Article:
Location: New Orleans, Louisiana
Studio Critic: Derek Hoeferlin
The Pontchartrain Park Promenade is a project that was part of the Gutter to Gulf Studio sequences taught by Derek Hoeferlin of Washington University in St. Louis and Jane Wolff and Elise Shelley from the University of Toronto. For the first half of the studio, extensive research was conducted in collaboration with landscape architecture students from the University of Toronto on the water management systems in the city of New Orleans. After traveling to New Orleans to present findings to professionals and members of the community, the Promenade design for the Pontchartrain Park neighborhood located in the northeast section of the city was conceived. The Promenade emerged as a way to manage water on a local level, with the possibility of being used as a pilot project that could be replicated throughout the entire city of New Orleans.
The concept and program of the Promenade draws precedence from a call for community garden work sites which was proposed by members of the city. In order to accomodate the programs required and based off of the initial soil, water, and site research conducted earlier in the studio, it was necessary to create a structure that could adapt to changing water levels and soil conditions on the site. The strategy for the project involved using a “cut and fill” technique on the site according to the program and constructing a boardwalk-style structure above the ground.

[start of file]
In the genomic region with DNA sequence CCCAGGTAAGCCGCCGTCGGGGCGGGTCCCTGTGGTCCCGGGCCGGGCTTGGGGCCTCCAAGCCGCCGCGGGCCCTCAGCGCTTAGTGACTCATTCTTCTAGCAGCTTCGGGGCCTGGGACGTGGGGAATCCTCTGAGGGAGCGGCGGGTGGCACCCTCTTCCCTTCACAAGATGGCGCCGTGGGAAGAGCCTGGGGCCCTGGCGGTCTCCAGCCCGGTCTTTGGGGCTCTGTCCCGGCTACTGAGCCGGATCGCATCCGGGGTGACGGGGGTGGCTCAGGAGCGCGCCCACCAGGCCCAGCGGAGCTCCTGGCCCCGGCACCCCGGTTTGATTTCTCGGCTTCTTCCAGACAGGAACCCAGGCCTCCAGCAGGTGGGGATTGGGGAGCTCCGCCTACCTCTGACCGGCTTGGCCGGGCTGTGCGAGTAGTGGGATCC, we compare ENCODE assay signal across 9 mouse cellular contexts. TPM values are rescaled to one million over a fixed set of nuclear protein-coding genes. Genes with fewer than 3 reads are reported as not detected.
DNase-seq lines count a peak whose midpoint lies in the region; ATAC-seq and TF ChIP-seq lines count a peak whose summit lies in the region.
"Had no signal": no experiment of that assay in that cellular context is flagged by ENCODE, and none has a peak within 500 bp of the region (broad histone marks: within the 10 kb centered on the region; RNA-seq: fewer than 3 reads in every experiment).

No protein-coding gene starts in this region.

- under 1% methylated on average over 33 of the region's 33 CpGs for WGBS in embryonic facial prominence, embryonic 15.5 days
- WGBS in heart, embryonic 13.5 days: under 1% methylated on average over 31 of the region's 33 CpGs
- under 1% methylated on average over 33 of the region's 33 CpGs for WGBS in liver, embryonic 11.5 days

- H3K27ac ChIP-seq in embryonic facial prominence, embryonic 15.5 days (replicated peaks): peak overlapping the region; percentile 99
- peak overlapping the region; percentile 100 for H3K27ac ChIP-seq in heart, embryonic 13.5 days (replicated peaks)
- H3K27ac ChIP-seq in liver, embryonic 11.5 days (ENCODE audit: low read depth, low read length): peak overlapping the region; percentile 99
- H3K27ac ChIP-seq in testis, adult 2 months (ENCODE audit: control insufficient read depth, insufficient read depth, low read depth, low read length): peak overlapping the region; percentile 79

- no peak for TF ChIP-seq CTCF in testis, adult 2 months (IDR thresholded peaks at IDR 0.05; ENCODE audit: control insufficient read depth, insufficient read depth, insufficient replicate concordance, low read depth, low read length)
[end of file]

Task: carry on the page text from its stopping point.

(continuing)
In the community garden work site pamphlet that was put together by the city of New Orleans, residents of Pontchartrain Park listed a cypress forest, community garden, children’s play area, amphitheater, natural wetlands, roadside produce stand, and small shops and businesses to be constructed on the Morrison Play Spot located in Pontchartrain Park. The diversity of the program was ideal for exploring multiple water management strategies, and as a result, the project had to be able to adapt to different programmatic uses. The project’s flexibility would allow it to be replicated throughout the city on many different sites and contexts.